Tuesday, February 28, 2017
Schools of Doubt. . .
Children who should be looking with awe and wonder at the world around them are taught to look inside and wonder about sexual feelings and identity they know nothing about. They are led like lambs to the slaughter to be sacrificed on the high altar of unproven ideas and suspect truth. So instead of encouraging children to be inquisitive or even allowing them to be silly, they are urged to ponder the adult ideas that have captured the wandering minds of a people captive to their fickle feelings about desire and happiness and fulfillment. It is the ultimate betrayal of their youth by those who think they know better.
It is no different when they graduate and some well meaning speaker encourages them to trust nothing but their feelings and to let nothing stand in the way of their dreams. They have little knowledge of history and have learned only that their truth is subjective and transitory. Then they head to institutions of higher learning filled with instructors who value novelty above all. If it is not new, it cannot be true and truth is an antiquated category anyway. They are urged again to trust feelings more than anything else and to be suspicious of anyone (except those who mouth the party line).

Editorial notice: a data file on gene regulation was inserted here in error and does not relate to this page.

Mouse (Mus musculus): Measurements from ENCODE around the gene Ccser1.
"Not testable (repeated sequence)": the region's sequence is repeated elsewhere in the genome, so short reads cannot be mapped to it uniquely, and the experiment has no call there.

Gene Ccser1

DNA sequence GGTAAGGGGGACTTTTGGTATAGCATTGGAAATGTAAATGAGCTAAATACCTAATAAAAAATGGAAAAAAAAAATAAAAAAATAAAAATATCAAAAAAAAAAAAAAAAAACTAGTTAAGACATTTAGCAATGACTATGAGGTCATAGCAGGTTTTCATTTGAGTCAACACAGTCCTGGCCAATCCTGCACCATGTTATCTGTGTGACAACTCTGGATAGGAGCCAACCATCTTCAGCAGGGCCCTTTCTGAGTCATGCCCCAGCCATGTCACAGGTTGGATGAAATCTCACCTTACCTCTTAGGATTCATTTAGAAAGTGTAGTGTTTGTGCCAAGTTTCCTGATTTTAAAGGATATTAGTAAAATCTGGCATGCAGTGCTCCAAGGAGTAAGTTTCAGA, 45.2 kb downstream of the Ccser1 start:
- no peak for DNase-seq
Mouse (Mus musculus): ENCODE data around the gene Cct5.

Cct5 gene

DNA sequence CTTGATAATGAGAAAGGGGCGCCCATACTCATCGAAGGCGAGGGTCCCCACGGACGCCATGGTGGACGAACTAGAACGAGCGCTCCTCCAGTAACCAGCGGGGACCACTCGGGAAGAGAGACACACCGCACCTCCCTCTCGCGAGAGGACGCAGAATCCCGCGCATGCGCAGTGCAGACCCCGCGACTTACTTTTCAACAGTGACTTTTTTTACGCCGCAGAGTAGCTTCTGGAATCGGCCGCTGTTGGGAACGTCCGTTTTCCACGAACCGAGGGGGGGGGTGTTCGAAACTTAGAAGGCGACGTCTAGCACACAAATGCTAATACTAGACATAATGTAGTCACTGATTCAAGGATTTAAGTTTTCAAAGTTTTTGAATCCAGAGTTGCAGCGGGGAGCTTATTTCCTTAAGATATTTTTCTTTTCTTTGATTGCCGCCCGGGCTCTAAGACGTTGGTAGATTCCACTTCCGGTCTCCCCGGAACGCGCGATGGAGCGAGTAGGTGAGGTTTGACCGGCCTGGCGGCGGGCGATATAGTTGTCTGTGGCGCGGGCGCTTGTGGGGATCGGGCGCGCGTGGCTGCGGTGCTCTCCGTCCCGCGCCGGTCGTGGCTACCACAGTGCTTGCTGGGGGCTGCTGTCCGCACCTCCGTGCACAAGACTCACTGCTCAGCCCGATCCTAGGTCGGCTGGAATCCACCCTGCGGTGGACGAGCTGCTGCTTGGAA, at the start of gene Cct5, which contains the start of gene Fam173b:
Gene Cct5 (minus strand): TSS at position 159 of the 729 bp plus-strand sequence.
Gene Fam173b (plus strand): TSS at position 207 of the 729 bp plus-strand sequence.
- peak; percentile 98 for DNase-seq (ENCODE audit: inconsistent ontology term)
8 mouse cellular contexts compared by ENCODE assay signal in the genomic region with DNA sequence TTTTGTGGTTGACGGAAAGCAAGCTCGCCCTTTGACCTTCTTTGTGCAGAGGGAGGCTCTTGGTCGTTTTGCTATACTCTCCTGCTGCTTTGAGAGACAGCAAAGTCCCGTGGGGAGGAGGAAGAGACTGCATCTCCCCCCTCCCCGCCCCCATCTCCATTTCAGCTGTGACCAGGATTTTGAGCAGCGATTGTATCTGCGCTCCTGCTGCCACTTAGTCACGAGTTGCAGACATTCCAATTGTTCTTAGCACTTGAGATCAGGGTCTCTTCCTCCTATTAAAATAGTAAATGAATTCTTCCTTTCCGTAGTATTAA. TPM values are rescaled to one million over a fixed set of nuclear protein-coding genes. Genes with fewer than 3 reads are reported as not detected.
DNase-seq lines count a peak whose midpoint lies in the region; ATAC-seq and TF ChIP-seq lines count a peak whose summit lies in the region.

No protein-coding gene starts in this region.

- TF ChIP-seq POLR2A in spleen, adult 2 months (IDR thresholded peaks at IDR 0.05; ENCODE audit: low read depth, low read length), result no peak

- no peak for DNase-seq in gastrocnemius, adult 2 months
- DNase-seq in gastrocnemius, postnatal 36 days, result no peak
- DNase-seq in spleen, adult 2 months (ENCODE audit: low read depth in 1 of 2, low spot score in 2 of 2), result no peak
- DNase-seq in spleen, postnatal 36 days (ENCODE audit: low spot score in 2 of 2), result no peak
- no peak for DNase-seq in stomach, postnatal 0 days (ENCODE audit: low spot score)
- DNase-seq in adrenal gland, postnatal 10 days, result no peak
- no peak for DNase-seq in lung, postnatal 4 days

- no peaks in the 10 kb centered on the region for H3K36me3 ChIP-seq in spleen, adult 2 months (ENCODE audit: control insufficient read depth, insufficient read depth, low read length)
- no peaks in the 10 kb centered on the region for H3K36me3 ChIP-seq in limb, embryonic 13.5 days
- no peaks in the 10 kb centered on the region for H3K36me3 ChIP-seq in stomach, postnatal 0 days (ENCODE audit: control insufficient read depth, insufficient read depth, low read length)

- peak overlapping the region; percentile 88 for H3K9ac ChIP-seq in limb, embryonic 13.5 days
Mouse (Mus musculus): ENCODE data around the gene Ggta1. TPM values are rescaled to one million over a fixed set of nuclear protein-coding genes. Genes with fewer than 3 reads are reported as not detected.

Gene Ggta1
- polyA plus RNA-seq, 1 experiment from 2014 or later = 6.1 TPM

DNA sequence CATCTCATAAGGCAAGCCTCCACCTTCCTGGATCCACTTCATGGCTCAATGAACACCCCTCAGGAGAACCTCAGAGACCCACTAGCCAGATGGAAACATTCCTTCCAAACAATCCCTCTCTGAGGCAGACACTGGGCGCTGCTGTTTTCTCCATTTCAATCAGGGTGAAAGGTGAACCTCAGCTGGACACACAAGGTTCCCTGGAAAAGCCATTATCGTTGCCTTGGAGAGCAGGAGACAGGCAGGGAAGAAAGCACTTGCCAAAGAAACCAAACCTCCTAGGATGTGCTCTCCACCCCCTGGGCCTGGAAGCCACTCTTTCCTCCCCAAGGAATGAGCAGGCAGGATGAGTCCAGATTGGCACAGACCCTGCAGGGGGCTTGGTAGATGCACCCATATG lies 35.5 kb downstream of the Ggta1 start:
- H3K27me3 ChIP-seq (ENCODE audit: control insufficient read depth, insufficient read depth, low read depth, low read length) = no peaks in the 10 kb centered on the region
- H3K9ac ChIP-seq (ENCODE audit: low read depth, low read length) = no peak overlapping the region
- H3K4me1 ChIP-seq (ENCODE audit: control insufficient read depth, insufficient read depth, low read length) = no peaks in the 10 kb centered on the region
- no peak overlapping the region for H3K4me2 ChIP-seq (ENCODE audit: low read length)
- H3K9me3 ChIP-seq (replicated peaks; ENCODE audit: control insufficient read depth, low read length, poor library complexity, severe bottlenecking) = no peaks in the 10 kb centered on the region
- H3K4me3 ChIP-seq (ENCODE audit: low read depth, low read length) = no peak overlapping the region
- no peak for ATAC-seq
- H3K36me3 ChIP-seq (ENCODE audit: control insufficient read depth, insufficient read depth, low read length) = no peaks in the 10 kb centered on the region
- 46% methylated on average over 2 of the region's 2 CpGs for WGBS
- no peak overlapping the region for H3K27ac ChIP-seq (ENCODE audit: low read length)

If some of them end up thinking of religion, it will not take long before the same skepticism about authority and truth will raise questions about whether the Jesus of creed and confession is the Jesus of Scripture or the Jesus of history -- as if anyone could ever know any Jesus very well. Absent the facts of creation, sin, redemption, and resurrection, they will learn that it is all really about spirituality (one that is present in bits and pieces in every religion) and a morality built upon the shifting sands of what is right right now.
Though the Lutheran elementary school is under threat from shrinking finances and a pool of students, it is needed now more than ever. Though the Lutheran high school is becoming an endangered species, it is needed now more than ever. Though the Lutheran university faces enemies all around and skyrocketing costs that make it harder than ever to justify for church and student, it is needed now more than ever. And part of that reason is that parents are either struggling with or have given up on trying to teach the faith to their children to counter the secularization and uncertainty fed to their children by educational institutions and the media alike. I applaud those parents who believe that the best they can give their children is to raise them in the faith but I know the pressures they are under and the factors against them. Now more than ever the Lutheran school is needed to support and encourage the noble task.
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